By S. E. Payne
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Extra resources for A Second Semester of Linear Algebra
Since (1, x, x2 , . . , xn ) is a basis for V , clearly dim(V ) = n + 1. Hence B = (p0 , . . , pn ) must be a basis for V . It then follows from Eq. 6 that for each f ∈ V , we have n f= f (ti )pi . 7) i=0 The expression in Eq. 7 is known as Lagrange’s Interpolation Formula. Setting f = xj in Eq. 8) i=0 Definition Let A1 and A2 be two linear algebras over F . 3. LAGRANGE INTERPOLATION 53 and (b) (uv) = u v for all u, v ∈ A1 and all scalars c, d ∈ F . The mapping u → u is called an isomorphism of A1 onto A2 .
For example 6 3 = 20 ≡ 2 (mod 3), even though 3! is zero modulo 3. The derivative of the polynomial f = c0 + c1 x + · · · + cn x n is the polynomial f = Df = c1 + 2c2 x + · · · + ncn xn−1 . Note: D is a linear operator on F [x]. 2. (Taylor’s Formula). Let F be any field, let n be any positive integer, and let f ∈ F have degree m ≤ n. Then n f= k=0 Dk (f )(c) (x − c)k . k! Be sure to explain how to deal with the case where k! is divisible by the characteristic of the field F . If f ∈ F [x] and c ∈ F , the multiplicity of c as a root of f is the largest positive integer r such that (x − c)r divides f .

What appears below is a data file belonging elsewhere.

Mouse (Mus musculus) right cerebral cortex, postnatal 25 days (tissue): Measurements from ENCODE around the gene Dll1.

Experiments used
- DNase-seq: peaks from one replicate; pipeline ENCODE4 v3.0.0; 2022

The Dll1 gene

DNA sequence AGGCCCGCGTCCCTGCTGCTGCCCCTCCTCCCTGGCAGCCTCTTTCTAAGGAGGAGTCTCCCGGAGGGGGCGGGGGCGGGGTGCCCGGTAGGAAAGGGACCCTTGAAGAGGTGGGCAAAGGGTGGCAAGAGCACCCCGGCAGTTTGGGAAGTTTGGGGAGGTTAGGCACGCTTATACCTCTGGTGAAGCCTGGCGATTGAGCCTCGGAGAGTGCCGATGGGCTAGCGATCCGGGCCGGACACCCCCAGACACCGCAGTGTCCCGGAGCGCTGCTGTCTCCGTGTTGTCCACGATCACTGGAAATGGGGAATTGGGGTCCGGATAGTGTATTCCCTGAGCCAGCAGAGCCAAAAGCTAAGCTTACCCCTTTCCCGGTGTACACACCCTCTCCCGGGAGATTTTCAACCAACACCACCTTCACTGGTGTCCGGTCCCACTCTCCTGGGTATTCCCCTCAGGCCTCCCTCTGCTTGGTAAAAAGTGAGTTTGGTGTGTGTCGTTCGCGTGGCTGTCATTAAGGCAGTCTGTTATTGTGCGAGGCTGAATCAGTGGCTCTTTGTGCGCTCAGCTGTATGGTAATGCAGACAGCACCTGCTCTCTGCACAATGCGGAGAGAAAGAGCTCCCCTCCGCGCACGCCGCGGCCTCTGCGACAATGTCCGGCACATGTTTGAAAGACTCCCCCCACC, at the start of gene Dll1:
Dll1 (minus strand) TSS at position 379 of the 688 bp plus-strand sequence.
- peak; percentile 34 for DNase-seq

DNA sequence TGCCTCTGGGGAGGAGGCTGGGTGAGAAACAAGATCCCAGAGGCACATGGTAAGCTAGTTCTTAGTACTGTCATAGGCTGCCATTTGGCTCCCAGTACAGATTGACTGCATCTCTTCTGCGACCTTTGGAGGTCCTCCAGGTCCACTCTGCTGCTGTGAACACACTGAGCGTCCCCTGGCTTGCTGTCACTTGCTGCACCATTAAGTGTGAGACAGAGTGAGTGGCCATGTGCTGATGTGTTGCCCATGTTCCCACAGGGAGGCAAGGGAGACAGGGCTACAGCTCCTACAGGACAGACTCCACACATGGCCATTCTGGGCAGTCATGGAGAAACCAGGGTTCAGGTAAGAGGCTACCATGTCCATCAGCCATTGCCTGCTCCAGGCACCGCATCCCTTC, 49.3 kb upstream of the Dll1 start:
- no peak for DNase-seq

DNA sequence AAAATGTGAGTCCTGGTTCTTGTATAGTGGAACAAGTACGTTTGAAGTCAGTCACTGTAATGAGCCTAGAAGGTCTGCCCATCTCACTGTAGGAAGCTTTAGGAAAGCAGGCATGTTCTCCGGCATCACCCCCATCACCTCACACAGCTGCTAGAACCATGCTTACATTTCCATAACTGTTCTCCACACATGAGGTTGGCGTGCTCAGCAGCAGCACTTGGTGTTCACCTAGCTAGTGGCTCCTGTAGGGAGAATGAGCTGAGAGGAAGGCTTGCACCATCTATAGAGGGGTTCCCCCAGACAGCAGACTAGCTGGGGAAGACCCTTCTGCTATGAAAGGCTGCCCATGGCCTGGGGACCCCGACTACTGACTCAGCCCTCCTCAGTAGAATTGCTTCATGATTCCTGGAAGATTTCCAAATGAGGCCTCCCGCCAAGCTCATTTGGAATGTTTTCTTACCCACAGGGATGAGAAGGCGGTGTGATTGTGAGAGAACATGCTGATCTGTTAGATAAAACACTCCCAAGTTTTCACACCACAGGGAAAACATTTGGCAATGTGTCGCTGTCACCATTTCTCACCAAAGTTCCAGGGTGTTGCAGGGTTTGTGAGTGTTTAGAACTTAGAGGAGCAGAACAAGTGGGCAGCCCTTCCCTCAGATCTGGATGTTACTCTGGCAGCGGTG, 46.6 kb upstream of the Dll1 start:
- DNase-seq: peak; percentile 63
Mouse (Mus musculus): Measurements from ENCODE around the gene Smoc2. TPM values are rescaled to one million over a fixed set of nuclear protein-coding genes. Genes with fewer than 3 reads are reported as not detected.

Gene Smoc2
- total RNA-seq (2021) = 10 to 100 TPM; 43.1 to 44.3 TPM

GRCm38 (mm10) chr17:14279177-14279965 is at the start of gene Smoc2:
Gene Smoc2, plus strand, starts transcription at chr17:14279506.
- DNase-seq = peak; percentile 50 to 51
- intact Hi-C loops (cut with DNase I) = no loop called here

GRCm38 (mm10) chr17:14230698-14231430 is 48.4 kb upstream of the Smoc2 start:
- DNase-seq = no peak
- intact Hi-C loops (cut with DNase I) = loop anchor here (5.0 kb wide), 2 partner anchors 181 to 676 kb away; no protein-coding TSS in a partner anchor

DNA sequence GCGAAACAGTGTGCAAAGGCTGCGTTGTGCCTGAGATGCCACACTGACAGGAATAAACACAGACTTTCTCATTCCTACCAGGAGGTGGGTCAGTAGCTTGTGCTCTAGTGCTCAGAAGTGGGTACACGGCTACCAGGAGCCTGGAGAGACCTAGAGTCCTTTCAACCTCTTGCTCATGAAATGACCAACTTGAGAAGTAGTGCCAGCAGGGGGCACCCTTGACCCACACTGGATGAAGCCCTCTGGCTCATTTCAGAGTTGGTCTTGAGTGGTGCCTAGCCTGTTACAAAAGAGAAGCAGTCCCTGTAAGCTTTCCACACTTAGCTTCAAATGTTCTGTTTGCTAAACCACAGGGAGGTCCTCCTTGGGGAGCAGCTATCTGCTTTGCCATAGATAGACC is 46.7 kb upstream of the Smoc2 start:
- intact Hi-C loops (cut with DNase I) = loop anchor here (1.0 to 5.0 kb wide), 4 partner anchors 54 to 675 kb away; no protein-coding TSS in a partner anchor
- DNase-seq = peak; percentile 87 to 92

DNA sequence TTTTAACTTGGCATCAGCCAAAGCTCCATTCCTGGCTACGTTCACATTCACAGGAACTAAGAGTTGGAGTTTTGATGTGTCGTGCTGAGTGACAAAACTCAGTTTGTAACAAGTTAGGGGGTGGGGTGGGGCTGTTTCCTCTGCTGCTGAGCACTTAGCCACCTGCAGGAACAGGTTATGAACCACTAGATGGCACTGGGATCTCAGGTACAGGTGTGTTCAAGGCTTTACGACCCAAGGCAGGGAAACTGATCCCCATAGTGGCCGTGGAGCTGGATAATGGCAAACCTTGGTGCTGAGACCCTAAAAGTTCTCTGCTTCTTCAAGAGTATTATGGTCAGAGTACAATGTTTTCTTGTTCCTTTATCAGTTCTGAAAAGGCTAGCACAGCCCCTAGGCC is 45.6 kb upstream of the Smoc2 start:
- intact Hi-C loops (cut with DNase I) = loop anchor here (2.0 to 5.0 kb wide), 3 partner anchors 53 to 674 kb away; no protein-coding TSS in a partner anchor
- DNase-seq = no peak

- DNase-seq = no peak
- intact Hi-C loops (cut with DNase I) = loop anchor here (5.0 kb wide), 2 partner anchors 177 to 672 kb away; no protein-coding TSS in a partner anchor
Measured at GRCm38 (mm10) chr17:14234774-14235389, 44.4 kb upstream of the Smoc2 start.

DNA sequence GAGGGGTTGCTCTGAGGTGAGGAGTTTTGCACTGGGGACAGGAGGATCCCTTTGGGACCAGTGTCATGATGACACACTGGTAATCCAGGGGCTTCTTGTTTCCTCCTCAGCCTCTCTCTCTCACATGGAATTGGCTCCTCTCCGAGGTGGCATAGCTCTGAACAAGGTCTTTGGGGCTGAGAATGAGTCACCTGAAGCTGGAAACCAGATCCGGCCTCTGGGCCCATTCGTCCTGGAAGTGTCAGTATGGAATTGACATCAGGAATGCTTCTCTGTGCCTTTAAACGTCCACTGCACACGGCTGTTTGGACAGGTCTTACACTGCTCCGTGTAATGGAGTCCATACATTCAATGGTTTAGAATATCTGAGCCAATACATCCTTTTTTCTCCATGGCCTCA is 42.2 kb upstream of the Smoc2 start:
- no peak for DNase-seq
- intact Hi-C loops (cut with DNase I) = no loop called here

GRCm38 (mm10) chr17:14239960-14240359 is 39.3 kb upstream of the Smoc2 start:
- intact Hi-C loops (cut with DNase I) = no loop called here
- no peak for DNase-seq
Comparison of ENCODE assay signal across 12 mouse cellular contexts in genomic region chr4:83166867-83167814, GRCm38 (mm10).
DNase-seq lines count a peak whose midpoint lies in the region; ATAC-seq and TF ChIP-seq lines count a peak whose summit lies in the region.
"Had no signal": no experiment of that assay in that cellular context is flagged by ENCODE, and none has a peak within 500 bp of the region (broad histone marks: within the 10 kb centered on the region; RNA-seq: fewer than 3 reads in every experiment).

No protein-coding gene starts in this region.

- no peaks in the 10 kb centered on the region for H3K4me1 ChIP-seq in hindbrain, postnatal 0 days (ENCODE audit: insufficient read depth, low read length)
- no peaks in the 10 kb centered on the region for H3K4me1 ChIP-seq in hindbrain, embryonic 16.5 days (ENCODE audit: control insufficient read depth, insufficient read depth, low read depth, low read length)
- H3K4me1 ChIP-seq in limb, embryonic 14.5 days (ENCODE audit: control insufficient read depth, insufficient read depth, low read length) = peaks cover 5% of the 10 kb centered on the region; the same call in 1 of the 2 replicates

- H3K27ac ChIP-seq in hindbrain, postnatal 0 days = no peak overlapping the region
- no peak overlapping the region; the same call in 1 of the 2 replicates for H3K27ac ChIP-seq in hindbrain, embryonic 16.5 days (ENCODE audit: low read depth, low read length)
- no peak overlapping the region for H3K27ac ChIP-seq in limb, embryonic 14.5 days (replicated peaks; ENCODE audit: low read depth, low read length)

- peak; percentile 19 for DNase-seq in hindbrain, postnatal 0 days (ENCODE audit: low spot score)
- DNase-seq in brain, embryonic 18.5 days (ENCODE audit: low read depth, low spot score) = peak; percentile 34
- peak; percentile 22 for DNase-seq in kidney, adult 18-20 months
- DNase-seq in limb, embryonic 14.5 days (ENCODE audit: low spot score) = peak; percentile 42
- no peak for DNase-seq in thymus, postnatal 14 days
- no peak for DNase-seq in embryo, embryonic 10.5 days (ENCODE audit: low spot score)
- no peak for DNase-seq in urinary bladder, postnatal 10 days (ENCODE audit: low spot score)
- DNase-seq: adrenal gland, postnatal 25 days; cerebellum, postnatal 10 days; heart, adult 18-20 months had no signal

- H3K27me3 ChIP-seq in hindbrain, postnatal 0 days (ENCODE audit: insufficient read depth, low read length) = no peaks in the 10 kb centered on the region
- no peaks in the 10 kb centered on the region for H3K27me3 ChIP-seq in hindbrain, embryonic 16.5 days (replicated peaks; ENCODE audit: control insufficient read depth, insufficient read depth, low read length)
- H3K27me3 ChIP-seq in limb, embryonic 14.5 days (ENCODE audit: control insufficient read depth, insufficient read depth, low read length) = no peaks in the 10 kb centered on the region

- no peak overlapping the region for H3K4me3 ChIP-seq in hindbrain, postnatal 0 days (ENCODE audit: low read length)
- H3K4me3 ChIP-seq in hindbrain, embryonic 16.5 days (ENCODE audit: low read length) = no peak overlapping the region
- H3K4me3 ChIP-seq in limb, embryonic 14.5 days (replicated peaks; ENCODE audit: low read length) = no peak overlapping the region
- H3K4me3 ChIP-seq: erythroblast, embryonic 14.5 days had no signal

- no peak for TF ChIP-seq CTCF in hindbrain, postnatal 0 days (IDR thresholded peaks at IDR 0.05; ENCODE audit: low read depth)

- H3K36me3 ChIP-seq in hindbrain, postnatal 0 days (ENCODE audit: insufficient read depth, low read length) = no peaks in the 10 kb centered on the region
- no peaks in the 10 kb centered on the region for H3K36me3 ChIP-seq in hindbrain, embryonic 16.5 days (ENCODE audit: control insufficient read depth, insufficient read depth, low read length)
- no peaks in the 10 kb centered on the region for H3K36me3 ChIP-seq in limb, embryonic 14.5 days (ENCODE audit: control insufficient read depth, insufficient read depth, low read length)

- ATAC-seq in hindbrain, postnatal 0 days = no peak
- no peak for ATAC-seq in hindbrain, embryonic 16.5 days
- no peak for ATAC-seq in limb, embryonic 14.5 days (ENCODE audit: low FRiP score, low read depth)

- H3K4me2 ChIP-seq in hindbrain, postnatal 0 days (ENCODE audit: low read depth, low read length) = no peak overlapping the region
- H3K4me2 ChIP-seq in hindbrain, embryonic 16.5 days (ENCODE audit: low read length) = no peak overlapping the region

In this chapter, which we usually assign as independent reading, we wish to give the student a somewhat formal introduction to the algebra of polynomials over a field. It is then natural to generalize to polynomials with coefficients from some more general algebraic structure, such as a commutative ring. The title of the course for which this book is intended includes the words “linear algebra,” so we feel some obligation to define what a linear algebra is. Definition Let F be a field. A linear algebra over the field F is a vector space A over F with an additional operation called multiplication of vectors which associates with each pair of vectors u, v ∈ A a vector uv in A called the product of u and v in such a way that (a) multiplication is associative: u(vw) = (uv)w for all u, v, w ∈ A; (b) multiplication distributes over addition: u(v + w) = (uv) + (uw) and (u + v)w = (uw) + (vw), for all u, v, w ∈ A; (c) for each scalar c ∈ F , c(uv) = (cu)v = u(cv) for all u, v ∈ A.
A Second Semester of Linear Algebra by S. E. Payne